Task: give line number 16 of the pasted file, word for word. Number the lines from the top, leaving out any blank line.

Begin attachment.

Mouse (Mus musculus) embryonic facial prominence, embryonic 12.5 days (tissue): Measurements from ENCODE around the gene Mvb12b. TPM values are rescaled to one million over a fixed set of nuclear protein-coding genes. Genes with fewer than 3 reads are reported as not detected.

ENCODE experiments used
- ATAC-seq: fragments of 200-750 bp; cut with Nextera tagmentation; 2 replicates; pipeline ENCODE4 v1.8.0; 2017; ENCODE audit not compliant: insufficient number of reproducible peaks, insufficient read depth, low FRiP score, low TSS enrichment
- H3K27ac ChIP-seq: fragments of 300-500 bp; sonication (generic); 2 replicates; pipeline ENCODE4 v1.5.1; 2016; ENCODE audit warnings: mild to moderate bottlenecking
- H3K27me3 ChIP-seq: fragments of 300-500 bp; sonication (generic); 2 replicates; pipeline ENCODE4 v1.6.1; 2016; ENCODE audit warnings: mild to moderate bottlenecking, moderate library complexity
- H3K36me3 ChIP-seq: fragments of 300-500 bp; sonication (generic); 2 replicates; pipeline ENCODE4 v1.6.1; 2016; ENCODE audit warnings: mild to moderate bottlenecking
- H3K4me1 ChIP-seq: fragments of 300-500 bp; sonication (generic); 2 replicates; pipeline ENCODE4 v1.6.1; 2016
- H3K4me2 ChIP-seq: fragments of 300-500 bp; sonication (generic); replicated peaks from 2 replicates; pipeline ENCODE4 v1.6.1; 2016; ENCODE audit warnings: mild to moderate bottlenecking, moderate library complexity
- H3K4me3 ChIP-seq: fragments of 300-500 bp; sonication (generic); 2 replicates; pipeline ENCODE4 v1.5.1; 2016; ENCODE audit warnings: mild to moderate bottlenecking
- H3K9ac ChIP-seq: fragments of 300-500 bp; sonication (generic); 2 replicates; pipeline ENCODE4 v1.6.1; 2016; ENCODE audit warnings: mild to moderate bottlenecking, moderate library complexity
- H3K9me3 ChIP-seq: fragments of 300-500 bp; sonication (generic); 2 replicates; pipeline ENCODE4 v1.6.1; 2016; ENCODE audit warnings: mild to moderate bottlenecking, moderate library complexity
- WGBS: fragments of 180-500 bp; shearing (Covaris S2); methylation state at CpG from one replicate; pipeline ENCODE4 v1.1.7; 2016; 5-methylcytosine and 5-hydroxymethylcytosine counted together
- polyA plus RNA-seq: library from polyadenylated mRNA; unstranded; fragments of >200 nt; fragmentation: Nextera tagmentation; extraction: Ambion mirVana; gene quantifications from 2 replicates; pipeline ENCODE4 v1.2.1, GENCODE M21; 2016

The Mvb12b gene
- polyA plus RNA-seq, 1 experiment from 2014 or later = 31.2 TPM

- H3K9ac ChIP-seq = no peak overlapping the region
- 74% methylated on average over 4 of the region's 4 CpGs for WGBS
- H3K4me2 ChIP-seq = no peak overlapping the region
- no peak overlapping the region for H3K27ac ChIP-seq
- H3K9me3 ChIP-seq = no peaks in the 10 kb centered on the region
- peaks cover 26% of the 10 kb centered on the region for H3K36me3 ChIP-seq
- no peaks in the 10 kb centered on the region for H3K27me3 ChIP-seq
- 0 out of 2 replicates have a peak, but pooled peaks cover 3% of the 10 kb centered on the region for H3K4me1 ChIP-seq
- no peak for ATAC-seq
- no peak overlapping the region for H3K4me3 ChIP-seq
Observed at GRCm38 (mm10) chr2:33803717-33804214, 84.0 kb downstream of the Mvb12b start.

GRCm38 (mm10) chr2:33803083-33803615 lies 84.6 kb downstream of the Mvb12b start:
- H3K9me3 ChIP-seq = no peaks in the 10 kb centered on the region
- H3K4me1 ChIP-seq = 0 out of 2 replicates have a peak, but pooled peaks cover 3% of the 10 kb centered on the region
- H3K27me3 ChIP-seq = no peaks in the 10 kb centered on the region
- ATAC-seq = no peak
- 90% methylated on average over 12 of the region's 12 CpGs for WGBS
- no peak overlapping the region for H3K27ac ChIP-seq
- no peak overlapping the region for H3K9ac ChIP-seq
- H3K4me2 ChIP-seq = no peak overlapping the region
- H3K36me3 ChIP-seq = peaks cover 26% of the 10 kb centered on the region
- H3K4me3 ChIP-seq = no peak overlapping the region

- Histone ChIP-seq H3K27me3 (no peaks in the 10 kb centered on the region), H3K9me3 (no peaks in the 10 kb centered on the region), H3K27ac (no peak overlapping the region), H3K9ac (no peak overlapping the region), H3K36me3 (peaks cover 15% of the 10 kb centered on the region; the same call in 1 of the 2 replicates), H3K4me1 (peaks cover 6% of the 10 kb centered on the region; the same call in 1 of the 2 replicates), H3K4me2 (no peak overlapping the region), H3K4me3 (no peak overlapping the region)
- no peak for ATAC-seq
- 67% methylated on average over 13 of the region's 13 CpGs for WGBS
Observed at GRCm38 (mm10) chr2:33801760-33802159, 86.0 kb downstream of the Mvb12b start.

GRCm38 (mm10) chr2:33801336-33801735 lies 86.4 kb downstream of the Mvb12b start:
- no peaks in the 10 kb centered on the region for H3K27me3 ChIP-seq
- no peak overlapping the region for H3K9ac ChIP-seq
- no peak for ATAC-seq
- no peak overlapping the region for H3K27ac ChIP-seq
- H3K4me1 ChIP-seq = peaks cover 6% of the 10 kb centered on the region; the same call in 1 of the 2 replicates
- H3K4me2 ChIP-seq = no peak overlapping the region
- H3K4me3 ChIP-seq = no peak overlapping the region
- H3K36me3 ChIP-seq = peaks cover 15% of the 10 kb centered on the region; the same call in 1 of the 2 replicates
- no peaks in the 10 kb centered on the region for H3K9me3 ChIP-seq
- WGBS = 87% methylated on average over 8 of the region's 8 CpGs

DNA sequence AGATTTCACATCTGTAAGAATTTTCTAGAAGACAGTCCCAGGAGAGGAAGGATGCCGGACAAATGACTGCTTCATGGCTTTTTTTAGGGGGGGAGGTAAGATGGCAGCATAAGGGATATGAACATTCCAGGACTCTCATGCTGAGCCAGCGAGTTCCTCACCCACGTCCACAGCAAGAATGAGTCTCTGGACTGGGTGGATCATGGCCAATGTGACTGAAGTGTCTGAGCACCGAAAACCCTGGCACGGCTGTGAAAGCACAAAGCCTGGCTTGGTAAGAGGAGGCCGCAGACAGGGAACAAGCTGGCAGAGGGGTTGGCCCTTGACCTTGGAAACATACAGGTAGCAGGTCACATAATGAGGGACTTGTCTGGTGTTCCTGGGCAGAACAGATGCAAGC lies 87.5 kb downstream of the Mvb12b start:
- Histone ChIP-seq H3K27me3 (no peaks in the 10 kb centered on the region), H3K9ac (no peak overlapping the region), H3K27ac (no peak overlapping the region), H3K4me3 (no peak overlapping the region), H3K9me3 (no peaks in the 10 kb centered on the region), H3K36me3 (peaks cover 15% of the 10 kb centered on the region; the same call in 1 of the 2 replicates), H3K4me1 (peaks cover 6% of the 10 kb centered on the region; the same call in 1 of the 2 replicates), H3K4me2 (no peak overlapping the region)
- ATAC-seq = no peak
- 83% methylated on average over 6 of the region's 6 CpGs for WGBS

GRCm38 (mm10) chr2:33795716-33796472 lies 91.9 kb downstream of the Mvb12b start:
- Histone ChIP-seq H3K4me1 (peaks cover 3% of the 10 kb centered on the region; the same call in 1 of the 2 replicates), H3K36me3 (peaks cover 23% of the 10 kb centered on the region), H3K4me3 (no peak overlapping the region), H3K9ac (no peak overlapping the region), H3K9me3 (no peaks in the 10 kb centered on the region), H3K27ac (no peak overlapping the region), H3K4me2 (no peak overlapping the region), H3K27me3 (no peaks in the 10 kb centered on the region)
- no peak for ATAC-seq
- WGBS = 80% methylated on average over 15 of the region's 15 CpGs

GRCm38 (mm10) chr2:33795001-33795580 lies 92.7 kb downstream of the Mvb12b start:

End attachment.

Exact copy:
- H3K9ac ChIP-seq = no peak overlapping the region